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Cotto lost. He is a great fighter in his own way, but he is too small to be fighting at 154 pounds. Trout is taller than him, and possessed a huge reach advantage, and—most importantly—used that reach advantage properly. Meaning that he kept popping Cotto with jabs and an occasional hard right hand to the face and filled up minute after minute with steady combination punching, moving constantly; when Cotto was able to get inside, he'd grab at least one of his arms. Trout, a southpaw, keeps his lead hand low, and was open for Cotto's left hook, his best punch. And Cotto hit him with it, solidly, at least a half-dozen times. And Trout took it and kept fighting. Cotto was the smaller man and could not get inside enough to do damage, and he could not hurt the bigger man even with his best shot, so he lost. It was pretty straightforward.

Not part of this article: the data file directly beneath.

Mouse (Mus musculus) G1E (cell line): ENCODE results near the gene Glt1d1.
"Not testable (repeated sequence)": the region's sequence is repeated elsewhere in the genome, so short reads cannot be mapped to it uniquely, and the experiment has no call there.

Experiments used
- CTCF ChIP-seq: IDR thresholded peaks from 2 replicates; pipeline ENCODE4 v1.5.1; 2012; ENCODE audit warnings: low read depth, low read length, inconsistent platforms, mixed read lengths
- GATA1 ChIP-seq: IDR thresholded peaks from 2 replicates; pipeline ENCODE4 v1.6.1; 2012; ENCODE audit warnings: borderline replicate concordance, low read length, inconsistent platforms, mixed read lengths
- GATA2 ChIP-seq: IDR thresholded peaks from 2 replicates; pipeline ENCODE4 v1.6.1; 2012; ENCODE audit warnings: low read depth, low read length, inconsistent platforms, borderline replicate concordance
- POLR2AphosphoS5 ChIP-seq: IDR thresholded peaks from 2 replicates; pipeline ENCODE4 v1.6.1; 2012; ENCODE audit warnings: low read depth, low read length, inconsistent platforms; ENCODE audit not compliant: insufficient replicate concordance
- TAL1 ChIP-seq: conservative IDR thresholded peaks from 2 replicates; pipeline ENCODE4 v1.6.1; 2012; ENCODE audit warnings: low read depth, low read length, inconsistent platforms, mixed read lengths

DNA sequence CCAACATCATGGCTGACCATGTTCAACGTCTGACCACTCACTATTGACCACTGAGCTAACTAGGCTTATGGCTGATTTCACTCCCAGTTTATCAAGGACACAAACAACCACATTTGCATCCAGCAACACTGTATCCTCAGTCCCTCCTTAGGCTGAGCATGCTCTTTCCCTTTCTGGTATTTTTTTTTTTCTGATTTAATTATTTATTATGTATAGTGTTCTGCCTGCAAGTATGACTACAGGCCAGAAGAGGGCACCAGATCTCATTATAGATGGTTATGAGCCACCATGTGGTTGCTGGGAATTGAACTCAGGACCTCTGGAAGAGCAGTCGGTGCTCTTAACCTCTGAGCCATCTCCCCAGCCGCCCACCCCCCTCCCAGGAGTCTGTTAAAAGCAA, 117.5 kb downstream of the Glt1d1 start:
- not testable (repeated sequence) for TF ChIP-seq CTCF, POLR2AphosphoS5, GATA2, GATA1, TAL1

In the subway station afterward, a young Puerto Rican guy strode up and down the platform, asking people if they knew who'd won the fight. He could scarcely believe it when he heard it had been Trout. "Yo, he won easily??" He sounded devastated. Though the night had been purposefully designed as a violence-swaddled Puerto Rican celebration, it had not been altogether successful. One man with a reach advantage more than canceled out 10,000 screaming boricuas. The triumph went not to the entire Puerto Rican flag-waving upper deck of the Garden, but to the lone Kimbo Slice doppelganger down in front wearing a white "TEAM TROUT" T-shirt that appeared to have been printed up at home. Cotto has reached his twilight years. Puerto Ricans did not get their championship narrative that night. And, thanks to Salvador Sanchez II, they didn't even win "Best Dressed."

Hamilton Nolan writes for Gawker and writes about boxing for places besides Gawker.